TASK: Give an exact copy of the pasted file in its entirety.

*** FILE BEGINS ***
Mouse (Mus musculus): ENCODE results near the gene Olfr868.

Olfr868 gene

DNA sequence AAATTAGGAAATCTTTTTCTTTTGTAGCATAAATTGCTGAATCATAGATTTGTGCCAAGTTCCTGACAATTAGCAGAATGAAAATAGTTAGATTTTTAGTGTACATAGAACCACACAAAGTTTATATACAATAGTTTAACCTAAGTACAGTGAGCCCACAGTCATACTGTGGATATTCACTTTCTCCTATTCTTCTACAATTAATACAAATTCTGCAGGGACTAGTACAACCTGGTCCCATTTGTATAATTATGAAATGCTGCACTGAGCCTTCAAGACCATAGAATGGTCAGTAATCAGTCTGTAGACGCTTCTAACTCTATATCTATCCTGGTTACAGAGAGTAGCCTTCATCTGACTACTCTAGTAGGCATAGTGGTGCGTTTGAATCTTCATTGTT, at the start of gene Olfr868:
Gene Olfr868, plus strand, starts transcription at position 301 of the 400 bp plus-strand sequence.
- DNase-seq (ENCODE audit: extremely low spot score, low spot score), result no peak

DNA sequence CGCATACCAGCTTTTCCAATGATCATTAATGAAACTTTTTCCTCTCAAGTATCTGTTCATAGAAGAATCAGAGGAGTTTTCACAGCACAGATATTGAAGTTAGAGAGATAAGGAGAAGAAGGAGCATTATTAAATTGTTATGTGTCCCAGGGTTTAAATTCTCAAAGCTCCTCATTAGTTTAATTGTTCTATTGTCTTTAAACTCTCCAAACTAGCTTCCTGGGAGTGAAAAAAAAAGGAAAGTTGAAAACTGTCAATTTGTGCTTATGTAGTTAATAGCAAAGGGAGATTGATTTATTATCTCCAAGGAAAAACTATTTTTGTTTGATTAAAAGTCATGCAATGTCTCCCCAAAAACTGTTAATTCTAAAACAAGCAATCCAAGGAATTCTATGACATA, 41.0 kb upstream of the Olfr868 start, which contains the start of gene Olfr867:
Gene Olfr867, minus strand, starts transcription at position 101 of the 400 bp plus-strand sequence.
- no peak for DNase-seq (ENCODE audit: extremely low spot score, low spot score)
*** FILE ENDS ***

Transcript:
Mouse (Mus musculus): ENCODE results near the gene Olfr868.

Olfr868 gene

DNA sequence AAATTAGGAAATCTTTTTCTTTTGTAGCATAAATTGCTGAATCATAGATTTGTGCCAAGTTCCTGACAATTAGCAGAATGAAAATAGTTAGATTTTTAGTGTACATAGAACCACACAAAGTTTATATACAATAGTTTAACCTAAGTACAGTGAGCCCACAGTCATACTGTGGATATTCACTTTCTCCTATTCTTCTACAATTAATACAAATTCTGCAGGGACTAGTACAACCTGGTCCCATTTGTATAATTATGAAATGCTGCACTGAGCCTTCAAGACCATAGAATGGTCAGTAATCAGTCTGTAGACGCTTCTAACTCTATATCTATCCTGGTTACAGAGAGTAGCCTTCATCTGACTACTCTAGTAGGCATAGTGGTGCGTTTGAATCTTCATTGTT, at the start of gene Olfr868:
Gene Olfr868, plus strand, starts transcription at position 301 of the 400 bp plus-strand sequence.
- DNase-seq (ENCODE audit: extremely low spot score, low spot score), result no peak

DNA sequence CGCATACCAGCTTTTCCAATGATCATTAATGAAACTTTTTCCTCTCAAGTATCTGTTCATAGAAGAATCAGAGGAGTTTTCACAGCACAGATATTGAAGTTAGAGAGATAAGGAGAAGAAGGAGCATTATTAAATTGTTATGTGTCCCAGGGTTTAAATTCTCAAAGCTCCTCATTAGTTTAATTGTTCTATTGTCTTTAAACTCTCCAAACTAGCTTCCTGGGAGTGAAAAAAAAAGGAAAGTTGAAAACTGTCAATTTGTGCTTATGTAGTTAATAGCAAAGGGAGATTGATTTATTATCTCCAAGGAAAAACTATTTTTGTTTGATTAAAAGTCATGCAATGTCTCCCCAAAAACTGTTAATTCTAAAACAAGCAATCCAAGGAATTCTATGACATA, 41.0 kb upstream of the Olfr868 start, which contains the start of gene Olfr867:
Gene Olfr867, minus strand, starts transcription at position 101 of the 400 bp plus-strand sequence.
- no peak for DNase-seq (ENCODE audit: extremely low spot score, low spot score)